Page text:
A few weeks ago, Rep. Billy Bob Faulkingham (R-Winter Harbor) met with several dozen concerned citizens in Ellsworth for updates on Maine’s offshore wind proposals. The man facing that audience was grim-faced, fatigued and struggling for the proper words to express his apparent anxiety.
A husband, a father of three and a longtime lobsterman out of Winter Harbor, Faulkingham, who also serves on the Joint Standing Committee for Marine Resources, has been a strong voice of reason in our Legislature for many efforts at bettering our state, but primarily for working to protect Maine’s lobstering industry.
As Faulkingham described it, three seemingly combined forces are aligned and have put the bull’s-eye on the men and women in Maine whose lives depend on lobstering — whales, warming and wind power.
The right whale protection consortium has heightened its efforts to alter nearly every aspect of Maine’s primary (and most significant) fishing industry by pushing the federal fisheries agencies to limit, reduce and even eliminate the fishing methods currently employed in the local waters and the Gulf of Maine despite several studies indicating negligible right whale incidents within these waters over the last few years. At best, the supposed science is leaning toward saving whales, with little regard for the men and women who are active conservationists every day while doing their jobs.
The warming water folks, often the same groups and agencies that are involved with the right whale restrictions, also want to promote bureaucratic rules that will severely impact all forms of fishing in Maine’s coastal waters.
Since Faulkingham’s presentation, forces in Augusta reached a compromise on the wind power issue — not an out and out win for the fishermen, but something far better than a kick in the teeth. With Governor Mills agreeing, the signed bill protects Maine’s ocean waters within 3 miles, while stalling wind power development for several years and potentially pushing it further out to sea. Given that the University of Maine and Maine Maritime Academy are heavily invested in ocean wind power development, forgive those skeptics who believe the recent legislation is only a short-term remedy to a growing issue.
The planned floating wind towers, over 700 feet above the horizon at blade peak, with several chain anchors consisting of links that are each the size of a pickup truck’s bed, stretching out over the ocean floor at a scope of 7-1 (length to depth ratio), it’s hard to fathom how much of an impact this chafing will have on the sea-bottom (where lobsters generally reside) as well as what the sound will be like for all other marine life. Add giant whirring blades above the waterline and offshore wind sounds like a mega-marine life destroyer.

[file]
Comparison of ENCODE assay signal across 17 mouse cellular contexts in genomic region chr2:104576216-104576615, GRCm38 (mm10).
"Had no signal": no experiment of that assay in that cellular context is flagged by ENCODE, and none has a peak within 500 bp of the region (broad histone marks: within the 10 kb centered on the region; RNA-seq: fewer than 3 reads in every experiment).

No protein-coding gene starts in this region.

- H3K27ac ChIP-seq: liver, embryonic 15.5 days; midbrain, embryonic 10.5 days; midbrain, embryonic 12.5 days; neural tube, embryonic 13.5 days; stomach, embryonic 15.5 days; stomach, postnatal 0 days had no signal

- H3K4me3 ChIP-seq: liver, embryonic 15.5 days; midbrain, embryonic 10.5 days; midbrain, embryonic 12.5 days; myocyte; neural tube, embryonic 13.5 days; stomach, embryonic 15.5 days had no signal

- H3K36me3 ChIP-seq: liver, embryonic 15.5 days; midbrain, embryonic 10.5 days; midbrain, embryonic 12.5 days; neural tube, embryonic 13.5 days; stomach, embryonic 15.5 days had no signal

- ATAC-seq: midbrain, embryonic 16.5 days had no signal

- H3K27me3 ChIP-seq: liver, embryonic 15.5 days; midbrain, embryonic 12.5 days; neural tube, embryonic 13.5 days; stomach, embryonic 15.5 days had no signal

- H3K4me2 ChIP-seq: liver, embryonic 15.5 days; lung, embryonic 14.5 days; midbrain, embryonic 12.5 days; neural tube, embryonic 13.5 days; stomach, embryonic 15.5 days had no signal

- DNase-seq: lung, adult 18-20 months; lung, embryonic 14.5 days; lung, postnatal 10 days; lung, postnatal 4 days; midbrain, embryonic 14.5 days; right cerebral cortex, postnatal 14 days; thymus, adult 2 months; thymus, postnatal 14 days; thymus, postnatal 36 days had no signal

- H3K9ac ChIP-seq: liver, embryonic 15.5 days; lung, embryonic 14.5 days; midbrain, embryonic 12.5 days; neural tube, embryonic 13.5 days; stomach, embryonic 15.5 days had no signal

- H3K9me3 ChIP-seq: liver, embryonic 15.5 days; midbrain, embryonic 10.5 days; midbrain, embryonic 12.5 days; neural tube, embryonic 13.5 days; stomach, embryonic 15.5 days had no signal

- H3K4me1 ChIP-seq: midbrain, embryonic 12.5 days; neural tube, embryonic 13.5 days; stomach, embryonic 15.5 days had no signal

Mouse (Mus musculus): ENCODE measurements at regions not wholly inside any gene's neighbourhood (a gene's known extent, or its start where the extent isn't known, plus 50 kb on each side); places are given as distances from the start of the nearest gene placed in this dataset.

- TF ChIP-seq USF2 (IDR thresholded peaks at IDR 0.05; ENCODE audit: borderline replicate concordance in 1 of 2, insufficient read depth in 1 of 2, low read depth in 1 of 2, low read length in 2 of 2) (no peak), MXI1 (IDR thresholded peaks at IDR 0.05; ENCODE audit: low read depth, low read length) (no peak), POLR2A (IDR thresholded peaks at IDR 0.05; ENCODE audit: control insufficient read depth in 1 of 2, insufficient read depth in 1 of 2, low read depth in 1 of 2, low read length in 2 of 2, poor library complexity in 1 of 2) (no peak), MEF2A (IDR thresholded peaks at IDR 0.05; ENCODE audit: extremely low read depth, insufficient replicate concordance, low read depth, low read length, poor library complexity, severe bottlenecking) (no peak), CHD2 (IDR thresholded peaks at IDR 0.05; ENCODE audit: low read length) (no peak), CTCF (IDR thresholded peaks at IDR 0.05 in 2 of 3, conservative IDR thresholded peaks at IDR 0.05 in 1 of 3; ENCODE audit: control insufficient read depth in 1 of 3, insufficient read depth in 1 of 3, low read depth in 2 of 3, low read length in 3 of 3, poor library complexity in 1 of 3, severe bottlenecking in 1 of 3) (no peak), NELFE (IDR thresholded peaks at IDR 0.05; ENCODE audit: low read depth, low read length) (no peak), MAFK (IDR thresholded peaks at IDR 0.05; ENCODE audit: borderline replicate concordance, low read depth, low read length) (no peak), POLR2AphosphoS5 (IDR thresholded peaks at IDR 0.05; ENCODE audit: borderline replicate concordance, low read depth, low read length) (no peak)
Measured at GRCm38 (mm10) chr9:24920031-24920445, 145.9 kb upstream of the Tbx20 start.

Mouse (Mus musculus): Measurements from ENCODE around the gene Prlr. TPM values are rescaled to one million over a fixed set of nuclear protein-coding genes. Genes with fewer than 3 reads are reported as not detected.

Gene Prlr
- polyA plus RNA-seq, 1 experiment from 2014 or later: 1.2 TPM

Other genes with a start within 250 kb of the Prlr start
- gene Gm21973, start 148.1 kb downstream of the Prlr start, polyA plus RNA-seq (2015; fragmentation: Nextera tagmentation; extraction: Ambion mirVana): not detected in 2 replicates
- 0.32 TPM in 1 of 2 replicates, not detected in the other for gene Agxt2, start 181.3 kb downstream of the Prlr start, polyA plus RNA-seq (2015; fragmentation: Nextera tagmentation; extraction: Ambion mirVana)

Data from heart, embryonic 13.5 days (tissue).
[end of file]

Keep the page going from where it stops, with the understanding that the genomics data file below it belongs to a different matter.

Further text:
For fishermen like Billy Bob Faulkingham, and fisherwomen, the ocean is the last frontier — the last space where man is still reminded of his shortcomings, how his mistakes could alter his life, yet still be allowed to work as hard as he/she wants for their just reward. Lobstering is not just tradition for many along our coast; the salt water is in their bones, part of their spirit and their calling. Most fisherman regard this sanctity with deep respect and will do whatever they can to pass it on to the next generation, and the generations after that.
Maine has seen its lumbering and papermaking industries fundamentally changed, leaving mere fractions of once vibrant jobs and the towns where they worked. The textile mills and shoe-shops in Biddeford, Saco, Auburn, Lewiston, Augusta, Brunswick — almost any large town along a river — have all been erased.
Change and progress are often interlopers; someone gains, someone suffers. Rarely does everyone win.
Will the venerable Maine lobster fisherman survive the assault of whales, warming and wind? Thank goodness the Pilgrims at Plymouth had Maine fishermen to save them, as the cod from Damariscove Island ensured that all of those Brewsters, Smiths and other English families survived.
At a time when too many institutions are disappointing failures, when too many aspects of life are insincere or fake, it should be vital to have the lobstermen and women remain more than an iconic Maine symbol, but a relevant, vibrant part of our overall economy and our coastal communities for many more generations.
Tim Plouff of Otis is retired from a 30-year career in the energy sector. He writes The Ellsworth American’s weekly auto review column.